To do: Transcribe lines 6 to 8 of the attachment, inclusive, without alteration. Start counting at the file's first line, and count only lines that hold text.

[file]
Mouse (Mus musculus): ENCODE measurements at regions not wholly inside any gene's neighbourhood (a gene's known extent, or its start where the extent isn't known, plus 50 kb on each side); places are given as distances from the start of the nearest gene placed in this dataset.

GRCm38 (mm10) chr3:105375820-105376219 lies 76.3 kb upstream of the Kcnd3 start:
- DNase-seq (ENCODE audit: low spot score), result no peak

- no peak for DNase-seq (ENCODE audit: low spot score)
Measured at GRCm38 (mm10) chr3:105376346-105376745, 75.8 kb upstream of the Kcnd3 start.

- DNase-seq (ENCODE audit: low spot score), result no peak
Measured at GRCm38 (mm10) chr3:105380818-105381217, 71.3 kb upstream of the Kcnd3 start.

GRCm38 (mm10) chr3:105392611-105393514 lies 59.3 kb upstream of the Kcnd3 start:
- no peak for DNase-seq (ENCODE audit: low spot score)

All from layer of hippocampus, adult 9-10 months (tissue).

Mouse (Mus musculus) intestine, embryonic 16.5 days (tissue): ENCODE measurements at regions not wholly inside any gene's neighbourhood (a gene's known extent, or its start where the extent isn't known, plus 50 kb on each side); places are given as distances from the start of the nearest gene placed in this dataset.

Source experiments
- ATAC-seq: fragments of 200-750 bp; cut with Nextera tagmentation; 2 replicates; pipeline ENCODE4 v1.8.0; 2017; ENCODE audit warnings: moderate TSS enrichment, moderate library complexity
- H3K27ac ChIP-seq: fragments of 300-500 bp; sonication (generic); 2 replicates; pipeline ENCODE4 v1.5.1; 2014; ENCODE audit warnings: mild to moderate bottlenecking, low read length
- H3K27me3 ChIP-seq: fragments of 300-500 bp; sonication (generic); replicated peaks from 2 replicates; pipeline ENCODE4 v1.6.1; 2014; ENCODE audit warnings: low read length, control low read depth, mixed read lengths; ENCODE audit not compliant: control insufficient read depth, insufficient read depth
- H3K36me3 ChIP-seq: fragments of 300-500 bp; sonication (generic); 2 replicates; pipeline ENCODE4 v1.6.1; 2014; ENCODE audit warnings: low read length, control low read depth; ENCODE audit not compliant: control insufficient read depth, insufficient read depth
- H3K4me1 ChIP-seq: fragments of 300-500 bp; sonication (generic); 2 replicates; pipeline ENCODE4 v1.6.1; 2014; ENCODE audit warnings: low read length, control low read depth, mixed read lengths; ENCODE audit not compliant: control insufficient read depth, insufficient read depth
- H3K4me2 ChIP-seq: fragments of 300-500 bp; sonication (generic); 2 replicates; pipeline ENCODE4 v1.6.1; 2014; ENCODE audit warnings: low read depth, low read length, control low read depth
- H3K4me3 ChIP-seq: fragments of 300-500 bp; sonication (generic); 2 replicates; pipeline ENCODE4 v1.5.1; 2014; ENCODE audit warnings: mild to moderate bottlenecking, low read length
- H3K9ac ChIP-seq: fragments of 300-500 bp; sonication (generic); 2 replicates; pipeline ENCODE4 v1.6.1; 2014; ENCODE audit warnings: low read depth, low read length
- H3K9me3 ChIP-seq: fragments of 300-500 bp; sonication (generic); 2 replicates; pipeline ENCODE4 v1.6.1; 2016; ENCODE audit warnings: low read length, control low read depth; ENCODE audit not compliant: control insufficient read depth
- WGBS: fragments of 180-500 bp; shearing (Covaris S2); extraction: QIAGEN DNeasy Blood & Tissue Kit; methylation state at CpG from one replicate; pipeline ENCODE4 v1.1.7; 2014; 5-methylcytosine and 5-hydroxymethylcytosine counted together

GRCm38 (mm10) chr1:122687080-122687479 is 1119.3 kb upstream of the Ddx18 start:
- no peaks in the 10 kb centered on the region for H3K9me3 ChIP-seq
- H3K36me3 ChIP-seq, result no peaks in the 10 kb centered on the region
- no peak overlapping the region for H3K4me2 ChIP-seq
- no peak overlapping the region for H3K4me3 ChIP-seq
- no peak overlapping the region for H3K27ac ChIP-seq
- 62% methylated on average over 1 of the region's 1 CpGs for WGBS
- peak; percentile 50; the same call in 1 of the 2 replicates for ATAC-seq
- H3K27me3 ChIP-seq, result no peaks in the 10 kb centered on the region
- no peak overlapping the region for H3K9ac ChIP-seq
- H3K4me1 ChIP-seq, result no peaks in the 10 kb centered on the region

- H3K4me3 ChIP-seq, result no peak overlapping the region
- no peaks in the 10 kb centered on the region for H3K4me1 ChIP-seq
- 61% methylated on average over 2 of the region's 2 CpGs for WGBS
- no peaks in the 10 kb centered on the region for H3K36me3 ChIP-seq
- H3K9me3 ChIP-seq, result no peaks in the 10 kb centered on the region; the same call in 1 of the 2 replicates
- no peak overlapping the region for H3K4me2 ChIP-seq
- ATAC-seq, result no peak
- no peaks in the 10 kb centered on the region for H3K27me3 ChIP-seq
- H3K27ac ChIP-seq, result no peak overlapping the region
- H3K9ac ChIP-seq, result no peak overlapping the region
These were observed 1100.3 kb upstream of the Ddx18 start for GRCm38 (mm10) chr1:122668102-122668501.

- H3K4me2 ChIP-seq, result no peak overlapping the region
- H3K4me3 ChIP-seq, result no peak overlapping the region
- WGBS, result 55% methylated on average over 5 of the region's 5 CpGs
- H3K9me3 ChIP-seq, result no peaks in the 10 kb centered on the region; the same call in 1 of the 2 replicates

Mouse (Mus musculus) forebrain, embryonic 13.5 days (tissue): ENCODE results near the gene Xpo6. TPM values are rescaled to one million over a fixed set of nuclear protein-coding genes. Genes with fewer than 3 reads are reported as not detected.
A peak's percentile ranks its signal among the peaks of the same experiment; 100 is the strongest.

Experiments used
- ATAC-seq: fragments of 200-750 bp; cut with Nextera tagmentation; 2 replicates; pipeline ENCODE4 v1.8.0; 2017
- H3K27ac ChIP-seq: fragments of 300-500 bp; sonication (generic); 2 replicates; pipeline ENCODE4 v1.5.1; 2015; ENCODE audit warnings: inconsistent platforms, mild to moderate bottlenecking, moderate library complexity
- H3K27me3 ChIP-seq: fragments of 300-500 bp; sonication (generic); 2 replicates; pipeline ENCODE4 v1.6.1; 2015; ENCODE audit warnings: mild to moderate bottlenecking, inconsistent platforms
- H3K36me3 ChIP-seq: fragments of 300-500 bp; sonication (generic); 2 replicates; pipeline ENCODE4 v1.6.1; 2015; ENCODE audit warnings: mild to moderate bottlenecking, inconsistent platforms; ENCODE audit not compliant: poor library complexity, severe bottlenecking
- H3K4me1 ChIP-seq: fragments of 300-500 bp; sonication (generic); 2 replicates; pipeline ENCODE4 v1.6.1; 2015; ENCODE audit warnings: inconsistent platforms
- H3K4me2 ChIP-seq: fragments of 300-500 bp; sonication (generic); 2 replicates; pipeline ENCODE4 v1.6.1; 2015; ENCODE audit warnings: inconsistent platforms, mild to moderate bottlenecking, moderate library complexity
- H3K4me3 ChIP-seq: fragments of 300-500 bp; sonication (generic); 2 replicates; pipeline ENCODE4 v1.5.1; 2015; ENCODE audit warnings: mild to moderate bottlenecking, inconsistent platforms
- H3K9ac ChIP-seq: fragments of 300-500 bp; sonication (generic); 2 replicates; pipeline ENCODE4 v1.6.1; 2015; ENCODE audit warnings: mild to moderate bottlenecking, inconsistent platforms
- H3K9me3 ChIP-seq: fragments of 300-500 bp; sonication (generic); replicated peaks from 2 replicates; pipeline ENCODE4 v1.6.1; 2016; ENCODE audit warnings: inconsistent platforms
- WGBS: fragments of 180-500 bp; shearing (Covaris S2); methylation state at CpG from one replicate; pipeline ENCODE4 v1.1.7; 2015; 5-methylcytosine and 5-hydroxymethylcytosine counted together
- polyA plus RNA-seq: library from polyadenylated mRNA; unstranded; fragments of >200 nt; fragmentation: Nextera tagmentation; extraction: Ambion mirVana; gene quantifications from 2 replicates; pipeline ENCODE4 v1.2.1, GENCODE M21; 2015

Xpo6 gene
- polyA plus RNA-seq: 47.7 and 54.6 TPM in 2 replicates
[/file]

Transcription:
- DNase-seq (ENCODE audit: low spot score), result no peak
Measured at GRCm38 (mm10) chr3:105380818-105381217, 71.3 kb upstream of the Kcnd3 start.

GRCm38 (mm10) chr3:105392611-105393514 lies 59.3 kb upstream of the Kcnd3 start: